The public trust doctrine could be used to address climate change by requiring utilities to transition to available, low-cost, zero-carbon energy resources.  Because clean energy is now widely acknowledged to be the energy source of the future, there is no good reason to allow the continued loading of acid gases, heavy metals, and carbon pollution into our Great Lakes, rivers and streams.

Skip Pruss

The public trust doctrine will become increasingly important as issues of water availability, water quality, and water scarcity become more frequent and more contentious.  The doctrine could provide a means of directly countering the present actions of the federal government to dismantle environmental laws and regulations.  The doctrine can also enable communities to maintain high standards for the protection of natural resources and environmental values while being proactive in preventing problems before they arise.

The public trust doctrine is uniquely compelling as a means to address large-scale complex problems.  With so much at stake, a broad application of the public trust doctrine is needed now.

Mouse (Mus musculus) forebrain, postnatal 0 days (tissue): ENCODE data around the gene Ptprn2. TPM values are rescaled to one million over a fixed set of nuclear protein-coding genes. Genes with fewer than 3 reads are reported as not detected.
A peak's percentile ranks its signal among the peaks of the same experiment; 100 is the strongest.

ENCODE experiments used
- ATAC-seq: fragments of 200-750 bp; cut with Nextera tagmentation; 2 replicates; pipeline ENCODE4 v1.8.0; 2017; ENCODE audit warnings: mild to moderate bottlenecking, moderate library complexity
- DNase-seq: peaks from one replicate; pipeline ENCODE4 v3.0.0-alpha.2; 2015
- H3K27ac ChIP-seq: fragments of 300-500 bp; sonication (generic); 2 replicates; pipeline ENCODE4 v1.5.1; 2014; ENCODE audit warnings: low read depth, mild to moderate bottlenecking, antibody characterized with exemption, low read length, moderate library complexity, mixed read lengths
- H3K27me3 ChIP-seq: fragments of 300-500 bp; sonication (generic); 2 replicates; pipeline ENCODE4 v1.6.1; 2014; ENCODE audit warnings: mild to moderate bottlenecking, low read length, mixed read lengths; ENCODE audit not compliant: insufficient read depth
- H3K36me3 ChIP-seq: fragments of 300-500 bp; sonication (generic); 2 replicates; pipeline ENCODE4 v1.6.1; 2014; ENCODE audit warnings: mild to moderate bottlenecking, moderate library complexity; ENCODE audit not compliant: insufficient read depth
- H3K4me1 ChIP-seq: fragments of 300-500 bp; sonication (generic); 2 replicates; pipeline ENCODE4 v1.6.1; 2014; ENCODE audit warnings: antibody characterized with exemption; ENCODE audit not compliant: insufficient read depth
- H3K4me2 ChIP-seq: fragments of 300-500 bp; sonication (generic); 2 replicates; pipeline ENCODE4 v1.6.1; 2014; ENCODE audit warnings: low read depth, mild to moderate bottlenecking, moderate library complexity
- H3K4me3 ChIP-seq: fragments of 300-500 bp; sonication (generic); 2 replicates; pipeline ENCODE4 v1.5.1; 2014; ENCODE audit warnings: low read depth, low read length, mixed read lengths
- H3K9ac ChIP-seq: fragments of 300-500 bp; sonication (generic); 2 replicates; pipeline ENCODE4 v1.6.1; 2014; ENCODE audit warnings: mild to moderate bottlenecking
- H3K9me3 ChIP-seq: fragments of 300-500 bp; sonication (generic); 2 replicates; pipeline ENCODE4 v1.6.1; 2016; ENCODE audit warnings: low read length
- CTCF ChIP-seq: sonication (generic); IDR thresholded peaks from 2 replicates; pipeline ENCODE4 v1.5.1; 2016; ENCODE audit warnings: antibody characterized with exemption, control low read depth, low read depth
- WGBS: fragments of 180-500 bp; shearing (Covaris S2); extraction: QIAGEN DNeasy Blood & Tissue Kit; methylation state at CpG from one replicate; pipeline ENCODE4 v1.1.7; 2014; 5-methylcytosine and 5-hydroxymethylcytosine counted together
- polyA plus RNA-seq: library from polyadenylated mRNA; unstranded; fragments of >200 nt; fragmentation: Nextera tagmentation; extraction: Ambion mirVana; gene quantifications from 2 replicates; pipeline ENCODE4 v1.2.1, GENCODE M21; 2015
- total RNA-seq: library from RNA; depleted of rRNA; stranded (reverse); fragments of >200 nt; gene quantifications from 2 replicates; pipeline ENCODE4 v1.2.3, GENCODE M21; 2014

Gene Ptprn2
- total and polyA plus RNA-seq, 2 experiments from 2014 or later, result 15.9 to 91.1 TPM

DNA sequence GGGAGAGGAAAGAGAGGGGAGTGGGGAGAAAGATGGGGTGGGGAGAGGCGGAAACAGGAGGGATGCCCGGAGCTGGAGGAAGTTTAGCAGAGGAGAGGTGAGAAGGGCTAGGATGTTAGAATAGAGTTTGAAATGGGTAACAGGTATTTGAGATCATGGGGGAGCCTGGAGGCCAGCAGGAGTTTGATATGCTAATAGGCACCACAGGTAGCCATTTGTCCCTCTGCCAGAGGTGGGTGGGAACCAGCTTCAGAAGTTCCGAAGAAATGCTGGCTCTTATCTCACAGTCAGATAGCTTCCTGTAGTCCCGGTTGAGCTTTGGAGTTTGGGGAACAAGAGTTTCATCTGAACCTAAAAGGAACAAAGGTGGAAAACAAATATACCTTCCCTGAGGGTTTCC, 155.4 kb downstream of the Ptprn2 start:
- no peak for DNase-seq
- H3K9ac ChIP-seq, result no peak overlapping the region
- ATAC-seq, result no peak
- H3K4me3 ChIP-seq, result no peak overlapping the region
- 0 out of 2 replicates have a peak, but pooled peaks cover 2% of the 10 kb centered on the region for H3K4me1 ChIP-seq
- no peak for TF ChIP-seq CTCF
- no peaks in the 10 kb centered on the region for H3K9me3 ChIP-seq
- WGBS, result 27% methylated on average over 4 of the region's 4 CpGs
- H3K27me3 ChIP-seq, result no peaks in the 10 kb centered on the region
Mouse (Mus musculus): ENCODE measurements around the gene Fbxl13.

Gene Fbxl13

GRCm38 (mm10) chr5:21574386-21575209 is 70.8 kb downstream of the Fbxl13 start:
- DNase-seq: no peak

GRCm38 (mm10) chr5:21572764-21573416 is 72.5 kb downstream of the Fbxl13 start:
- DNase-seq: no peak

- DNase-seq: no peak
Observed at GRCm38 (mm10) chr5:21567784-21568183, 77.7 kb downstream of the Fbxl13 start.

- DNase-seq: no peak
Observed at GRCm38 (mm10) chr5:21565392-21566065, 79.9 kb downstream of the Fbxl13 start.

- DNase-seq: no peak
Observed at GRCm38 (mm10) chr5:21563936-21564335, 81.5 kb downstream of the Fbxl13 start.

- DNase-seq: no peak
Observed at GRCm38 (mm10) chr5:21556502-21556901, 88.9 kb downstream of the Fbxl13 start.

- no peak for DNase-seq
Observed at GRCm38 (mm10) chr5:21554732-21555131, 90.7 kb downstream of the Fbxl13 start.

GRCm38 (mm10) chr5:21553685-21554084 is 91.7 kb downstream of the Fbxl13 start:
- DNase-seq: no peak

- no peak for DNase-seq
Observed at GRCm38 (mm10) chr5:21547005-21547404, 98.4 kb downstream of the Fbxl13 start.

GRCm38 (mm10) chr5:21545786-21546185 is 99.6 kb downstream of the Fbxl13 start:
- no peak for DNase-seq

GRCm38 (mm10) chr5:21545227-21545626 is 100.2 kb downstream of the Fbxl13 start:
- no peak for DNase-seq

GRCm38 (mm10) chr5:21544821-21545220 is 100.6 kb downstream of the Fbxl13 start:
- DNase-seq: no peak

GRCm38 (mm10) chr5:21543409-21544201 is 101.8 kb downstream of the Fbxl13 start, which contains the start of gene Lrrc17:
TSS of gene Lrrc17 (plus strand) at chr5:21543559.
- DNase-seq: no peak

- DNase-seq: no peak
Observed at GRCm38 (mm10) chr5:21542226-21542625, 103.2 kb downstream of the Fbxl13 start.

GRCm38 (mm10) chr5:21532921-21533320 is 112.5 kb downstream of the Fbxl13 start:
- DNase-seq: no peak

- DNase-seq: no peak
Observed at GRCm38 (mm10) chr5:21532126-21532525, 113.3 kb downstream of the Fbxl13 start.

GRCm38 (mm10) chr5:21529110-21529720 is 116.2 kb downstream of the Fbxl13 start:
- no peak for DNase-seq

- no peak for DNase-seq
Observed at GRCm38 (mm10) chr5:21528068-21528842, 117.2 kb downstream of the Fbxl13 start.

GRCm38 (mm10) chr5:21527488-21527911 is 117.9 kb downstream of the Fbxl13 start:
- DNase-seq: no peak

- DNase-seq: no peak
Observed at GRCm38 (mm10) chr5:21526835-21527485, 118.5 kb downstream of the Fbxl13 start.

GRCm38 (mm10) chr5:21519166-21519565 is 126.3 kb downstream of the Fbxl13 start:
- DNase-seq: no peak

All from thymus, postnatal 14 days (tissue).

Public Trust Tuesday: A Spreading Stain

byzantine-empire-public-land.-trusts

FLOW’s organizing principle is the public trust doctrine.  What sounds like an exotic concept is quite simple.  This 1500-year-old principle of common law holds that there are some resources, like water and submerged lands, that by their nature cannot be privately owned.  Rather, this commons – including the Great Lakes — belongs to the public.  And governments, like the State of Michigan, have a responsibility to protect public uses of these resources.  We explicitly address public trust concerns on what we’re calling Public Trust Tuesday.


New York’s Love Canal was once an instantly recognizable label to most Americans.  In 1980, after toxic waste from an old chemical dump began to ooze up in the yards of a housing development built atop the dump, authorities evacuated the neighborhood.  Love Canal became a national symbol of chemical mismanagement, and the impetus for the Superfund cleanup program.

Michigan officials looking for toxic waste dumps and spill sites affecting groundwater found them everywhere.  That, coupled with public concern about everything from health effects to depressed property values, prompted the Legislature and voters to kick in more than $1 billion in state funds for groundwater cleanup.

And then something happened.

In 1995, state policy changed.  Instead of striving to remove all contamination, Michigan went to a risk-based approach – meaning contamination could remain in the ground if means could be put to work to limit the exposure of human beings to these poisons.  These means could be everything from a concrete cap atop contaminated soil to a local ordinance prohibiting the drilling of new wells into contaminated groundwater.